Joseph ClarkJoseph Clark

Joseph Clark





Early Life

Twins, Joseph Edwin and Frances Rebecca Clark, were born on 2nd December 1894 to Joseph and Rebecca Clark then of Wellington Terrace, Laisterdyke. By 1911, Joseph (senior) had died leaving his wife and three children still at home, Frances is not listed.

Joseph E. now worked as a pawn broker. An article in the Bradford Weekly Telegraph following his death listed his previous occupations as foundry worker plumber.

Military Career

Joseph E Clark joined up on the 30th April 1915 to become 18/1101 of the West Yorkshire Regiment – the second Bradford Pals.

Records are incomplete, however it is believed that Joseph E was wounded in the 2nd Pals attack on Serre on 1/7/1916 . He was sent back to England, however the wound may not have been serious, as even slightly wounded men were returned to England during periods of heavy fighting. Whereas during quieter periods those having only minor wounds were treated in France .

Joseph E after recovery returned to France at Le Havre on 3rd Set 1916. Joseph Edwrad Clark now became 34401 Private Clark J.E. of the 8th Yorkshire and Lancashire Regiment and would serve with them through the remainder of the battle of the Somme in 1916 and through the battle of Arras and Messines in April and June 1917.

August 1917, War Diaries of the 8th Y&L lists:

The battalion coming up to Ypres Salient with their senior officers reconnoitring the line in front of Zillebeke on the 25th.

On the 25th/26th August the battalion was in close support to an attack made by the 7th Rifle Brigade . That had concluded on the 29th when it was reported ‘Battalion held front line without special incident’ They were relieved the following day. The casualties for this tour in the line were 12 other ranks killed, and 3 officers and 41 other ranks wounded.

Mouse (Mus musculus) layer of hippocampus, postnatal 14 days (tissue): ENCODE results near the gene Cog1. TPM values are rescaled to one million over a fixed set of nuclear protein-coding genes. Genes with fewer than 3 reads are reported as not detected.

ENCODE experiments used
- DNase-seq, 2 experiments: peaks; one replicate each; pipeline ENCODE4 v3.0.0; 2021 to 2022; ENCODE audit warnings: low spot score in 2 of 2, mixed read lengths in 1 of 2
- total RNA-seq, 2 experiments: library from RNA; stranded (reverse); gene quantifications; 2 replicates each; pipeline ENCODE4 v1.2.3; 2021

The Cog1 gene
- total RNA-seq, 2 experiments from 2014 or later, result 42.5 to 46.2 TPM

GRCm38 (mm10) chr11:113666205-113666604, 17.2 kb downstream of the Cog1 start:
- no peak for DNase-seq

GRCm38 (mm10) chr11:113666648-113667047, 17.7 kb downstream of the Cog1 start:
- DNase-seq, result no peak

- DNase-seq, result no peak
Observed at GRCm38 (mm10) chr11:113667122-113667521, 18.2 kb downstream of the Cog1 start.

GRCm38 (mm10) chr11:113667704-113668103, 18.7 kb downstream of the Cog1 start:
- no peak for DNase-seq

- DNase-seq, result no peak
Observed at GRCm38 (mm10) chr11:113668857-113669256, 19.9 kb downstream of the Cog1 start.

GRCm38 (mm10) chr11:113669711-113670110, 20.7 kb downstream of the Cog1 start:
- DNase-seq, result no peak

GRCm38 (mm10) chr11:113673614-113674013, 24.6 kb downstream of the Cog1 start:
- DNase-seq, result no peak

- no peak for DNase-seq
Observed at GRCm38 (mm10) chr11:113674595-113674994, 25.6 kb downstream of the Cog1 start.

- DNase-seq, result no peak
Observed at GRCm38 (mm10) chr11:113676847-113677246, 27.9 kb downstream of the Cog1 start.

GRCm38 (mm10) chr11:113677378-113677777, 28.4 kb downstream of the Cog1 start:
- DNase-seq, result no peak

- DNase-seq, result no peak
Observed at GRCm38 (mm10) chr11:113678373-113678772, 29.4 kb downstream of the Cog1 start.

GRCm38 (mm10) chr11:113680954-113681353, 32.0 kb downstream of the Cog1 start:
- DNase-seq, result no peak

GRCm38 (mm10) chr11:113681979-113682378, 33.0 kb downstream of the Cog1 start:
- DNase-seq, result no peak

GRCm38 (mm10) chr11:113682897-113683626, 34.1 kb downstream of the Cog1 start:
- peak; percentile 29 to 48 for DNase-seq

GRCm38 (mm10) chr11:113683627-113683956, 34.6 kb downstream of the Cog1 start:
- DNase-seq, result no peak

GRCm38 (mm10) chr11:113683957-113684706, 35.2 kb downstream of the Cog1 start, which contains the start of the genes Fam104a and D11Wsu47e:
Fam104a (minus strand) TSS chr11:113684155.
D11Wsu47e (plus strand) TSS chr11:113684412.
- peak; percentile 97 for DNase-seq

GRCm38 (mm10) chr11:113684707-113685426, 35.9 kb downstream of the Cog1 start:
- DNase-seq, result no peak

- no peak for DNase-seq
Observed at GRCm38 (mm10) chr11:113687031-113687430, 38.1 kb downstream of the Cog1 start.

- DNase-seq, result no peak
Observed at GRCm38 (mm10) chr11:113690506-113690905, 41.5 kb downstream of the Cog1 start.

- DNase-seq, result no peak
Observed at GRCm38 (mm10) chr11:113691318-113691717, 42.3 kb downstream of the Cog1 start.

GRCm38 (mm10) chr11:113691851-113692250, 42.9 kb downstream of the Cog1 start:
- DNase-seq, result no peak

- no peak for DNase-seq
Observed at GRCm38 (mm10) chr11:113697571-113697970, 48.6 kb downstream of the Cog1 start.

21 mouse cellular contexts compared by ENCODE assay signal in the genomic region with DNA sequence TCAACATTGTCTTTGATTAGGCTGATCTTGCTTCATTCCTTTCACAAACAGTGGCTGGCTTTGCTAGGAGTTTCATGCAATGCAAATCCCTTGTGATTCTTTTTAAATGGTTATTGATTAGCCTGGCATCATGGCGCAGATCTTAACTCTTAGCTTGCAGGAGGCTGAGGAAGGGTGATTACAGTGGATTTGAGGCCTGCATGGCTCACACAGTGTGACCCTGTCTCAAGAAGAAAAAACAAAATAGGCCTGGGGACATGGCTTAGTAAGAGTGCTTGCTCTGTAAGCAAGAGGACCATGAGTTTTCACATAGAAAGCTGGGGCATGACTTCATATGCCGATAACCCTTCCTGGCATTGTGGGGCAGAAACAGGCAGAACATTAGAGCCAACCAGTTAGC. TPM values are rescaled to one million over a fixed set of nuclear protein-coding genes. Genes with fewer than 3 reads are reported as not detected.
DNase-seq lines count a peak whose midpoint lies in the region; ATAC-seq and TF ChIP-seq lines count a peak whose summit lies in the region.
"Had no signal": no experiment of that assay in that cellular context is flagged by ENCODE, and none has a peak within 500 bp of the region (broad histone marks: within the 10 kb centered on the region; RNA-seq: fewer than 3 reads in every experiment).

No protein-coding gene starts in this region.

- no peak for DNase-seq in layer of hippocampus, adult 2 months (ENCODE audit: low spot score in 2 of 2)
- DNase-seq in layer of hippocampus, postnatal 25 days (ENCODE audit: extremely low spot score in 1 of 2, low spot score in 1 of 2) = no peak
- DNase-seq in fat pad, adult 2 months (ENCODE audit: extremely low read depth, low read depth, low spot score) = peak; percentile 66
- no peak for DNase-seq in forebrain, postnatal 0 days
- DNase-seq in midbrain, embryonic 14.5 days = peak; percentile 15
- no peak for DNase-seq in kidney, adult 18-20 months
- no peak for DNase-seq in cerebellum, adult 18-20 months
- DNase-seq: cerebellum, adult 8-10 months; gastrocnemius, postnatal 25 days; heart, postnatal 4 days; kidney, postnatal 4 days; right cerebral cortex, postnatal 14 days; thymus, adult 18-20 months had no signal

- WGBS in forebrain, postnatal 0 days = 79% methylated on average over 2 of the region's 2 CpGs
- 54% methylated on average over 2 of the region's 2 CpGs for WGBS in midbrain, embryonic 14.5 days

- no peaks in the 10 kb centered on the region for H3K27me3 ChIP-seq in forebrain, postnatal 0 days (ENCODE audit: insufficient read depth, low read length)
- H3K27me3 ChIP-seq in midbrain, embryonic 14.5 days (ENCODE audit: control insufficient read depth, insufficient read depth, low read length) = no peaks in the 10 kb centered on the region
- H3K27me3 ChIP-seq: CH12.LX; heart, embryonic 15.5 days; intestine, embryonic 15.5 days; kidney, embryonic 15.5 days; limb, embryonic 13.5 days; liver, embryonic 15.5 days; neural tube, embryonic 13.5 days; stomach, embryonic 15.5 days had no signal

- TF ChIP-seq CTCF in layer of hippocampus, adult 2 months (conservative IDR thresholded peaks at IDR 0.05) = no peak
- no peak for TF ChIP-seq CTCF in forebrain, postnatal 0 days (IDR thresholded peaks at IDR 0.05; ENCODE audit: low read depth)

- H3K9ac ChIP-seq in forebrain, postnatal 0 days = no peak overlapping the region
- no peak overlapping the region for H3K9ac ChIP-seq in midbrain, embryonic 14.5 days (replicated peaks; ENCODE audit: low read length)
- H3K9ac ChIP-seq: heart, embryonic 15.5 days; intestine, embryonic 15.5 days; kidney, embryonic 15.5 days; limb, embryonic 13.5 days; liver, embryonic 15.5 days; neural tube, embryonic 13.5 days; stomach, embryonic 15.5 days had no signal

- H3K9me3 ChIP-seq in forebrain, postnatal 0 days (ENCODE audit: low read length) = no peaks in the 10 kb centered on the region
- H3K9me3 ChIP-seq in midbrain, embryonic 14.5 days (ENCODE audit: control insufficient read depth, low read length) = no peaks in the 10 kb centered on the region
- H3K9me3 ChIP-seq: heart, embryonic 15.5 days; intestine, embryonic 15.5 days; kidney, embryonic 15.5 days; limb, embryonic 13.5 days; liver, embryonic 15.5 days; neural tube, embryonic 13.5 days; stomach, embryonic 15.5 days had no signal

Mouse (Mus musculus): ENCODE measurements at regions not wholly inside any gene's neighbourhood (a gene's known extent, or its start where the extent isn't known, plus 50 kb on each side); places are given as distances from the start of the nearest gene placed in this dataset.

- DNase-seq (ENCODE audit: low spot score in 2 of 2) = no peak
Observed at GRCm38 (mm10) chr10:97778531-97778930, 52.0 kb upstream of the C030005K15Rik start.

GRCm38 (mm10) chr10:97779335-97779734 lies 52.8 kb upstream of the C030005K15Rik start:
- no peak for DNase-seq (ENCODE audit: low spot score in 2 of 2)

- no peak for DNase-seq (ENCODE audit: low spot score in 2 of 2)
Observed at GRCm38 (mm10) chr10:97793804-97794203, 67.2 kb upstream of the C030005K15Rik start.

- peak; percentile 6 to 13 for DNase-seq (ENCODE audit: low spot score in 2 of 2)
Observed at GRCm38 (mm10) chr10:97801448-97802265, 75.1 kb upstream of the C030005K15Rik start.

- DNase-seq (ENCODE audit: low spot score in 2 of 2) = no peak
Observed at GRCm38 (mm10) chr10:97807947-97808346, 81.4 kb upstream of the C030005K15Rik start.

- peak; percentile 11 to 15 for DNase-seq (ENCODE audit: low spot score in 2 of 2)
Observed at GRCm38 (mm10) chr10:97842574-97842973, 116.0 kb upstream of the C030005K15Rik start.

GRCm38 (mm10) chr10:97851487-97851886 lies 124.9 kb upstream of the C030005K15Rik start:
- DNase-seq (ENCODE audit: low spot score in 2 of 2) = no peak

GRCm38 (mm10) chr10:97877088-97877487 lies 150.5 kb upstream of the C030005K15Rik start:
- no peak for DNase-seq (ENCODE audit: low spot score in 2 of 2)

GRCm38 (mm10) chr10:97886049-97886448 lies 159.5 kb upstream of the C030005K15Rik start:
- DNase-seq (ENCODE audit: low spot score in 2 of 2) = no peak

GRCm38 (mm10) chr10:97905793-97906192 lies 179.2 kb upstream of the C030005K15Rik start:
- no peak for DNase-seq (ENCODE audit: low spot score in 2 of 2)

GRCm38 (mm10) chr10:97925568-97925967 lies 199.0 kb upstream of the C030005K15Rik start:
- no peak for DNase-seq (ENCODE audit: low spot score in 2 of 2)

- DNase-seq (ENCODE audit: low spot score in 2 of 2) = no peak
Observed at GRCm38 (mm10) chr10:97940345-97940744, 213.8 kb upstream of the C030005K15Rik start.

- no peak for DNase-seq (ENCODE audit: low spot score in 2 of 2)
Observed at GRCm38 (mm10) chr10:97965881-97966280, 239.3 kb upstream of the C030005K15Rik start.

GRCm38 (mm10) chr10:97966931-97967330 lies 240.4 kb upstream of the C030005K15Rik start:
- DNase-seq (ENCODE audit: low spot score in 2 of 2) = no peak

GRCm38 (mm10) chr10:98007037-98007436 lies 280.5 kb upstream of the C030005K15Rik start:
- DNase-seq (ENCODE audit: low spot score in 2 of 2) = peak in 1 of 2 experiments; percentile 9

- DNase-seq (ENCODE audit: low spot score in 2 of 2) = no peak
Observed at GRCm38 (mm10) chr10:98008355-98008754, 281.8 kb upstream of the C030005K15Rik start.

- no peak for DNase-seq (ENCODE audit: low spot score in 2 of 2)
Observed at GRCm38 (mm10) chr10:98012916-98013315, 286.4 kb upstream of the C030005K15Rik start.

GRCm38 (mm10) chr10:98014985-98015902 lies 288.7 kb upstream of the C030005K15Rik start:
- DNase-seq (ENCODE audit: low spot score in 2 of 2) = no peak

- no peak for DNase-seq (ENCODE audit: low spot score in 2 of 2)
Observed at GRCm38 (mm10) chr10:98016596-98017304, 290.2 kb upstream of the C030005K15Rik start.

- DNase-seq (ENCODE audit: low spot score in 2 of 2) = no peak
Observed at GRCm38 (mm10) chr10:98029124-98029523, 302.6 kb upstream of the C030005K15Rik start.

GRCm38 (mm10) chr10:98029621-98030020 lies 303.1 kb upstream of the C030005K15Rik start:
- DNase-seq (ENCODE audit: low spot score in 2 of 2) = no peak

One of the 12 other ranks killed was Joseph Edwin Clark. It is not known precisely what happened. However he was buried at this location (Map Ref J.13.D.90.87) and his personal belongings were collected and sent back to his mother in January 1918.

Bradford weekly Telegraph published on 21st Sept 1917

‘Private Joseph E Clark

Joined the Bradford Pals on its formation, wounded 1st July 1916 and transferred to Yorks and Lancs regiment on his recovery. Four times wounded prior to his death. Worked at Regian Foundry Leeds Road, having previously worked as a plumber at Sticker Lane.

Regiment C O Major J.E. Barlow wrote to his mother ‘I hasten to offer my sympathy and tell you how much we all regret loosing such a good fellow from our battalion. Your son was with me in my company and we went through hard times together. He was always brave as a lion., and good true hearted little soldier. I had spoken to him just before he was killed and was very cheery and looking forward to his relief that evening. I am proud to have such a fine boy in my company and I offer my deepest sympathy in your greatest loss. I am sure such a good fellow shall be missed tremendously from your home.’

Body Found

Joseph’s grave marker was subsequently lost . However his mother Rebecca, then aged 69 and still living at 2 New Lane, received a letter n 1925 telling her that her sons body had been found and identified by his two identity tags. The offer was made to return these to her although the letter stated ‘although harmless from a medical point of view, may be objectionable on account of the disagreeable odour emitting therefrom.’


Joseph’s body was exhumed and reburied in Ypres reservoir cemetery Plot X Row D Grave 13 where it remains to this day.

The many visitors to this cemetery in Ypres may come across Joseph’s gravestone with its badge Yorkshire and Lancashire regiment and wander on…. But now, maybe some from Bradford might stop here for a while and remember this soldier was once a Bradford Pall.

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